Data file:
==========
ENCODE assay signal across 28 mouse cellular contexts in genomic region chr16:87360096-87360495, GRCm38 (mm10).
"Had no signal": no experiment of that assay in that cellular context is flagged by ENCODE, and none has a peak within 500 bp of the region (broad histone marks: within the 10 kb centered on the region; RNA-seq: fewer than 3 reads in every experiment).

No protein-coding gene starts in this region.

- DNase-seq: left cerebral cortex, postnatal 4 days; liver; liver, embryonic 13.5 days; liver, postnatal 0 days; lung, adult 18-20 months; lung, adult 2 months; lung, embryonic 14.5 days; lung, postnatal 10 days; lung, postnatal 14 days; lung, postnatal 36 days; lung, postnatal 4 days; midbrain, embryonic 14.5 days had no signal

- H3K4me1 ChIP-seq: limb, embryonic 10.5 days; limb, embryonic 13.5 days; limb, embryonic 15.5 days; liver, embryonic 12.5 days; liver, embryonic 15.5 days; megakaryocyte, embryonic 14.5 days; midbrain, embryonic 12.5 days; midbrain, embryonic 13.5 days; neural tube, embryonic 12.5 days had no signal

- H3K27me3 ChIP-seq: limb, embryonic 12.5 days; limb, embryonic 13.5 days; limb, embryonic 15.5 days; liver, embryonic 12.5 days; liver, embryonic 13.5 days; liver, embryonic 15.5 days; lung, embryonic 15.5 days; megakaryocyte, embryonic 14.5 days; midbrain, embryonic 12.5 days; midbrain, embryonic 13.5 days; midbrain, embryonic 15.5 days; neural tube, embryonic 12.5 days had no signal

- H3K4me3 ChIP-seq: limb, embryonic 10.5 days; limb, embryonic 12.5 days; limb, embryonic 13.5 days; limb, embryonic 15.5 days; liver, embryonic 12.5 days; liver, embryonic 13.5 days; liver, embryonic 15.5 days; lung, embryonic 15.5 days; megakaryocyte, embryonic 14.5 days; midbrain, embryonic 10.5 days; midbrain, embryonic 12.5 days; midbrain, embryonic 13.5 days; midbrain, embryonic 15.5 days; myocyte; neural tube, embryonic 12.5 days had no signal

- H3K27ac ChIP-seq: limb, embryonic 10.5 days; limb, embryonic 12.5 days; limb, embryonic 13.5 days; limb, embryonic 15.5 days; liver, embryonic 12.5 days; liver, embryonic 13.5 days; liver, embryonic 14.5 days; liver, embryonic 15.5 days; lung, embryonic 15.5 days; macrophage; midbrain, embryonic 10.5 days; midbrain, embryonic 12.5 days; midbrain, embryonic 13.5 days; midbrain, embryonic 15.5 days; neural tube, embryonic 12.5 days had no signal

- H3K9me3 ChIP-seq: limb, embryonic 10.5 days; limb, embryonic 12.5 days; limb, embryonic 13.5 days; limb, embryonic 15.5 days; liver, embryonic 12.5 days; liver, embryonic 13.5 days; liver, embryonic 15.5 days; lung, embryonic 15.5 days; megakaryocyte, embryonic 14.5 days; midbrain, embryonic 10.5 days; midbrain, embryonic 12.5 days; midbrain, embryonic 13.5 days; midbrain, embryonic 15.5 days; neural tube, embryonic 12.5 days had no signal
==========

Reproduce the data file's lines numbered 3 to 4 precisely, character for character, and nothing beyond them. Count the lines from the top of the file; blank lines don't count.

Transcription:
No protein-coding gene starts in this region.

- DNase-seq: left cerebral cortex, postnatal 4 days; liver; liver, embryonic 13.5 days; liver, postnatal 0 days; lung, adult 18-20 months; lung, adult 2 months; lung, embryonic 14.5 days; lung, postnatal 10 days; lung, postnatal 14 days; lung, postnatal 36 days; lung, postnatal 4 days; midbrain, embryonic 14.5 days had no signal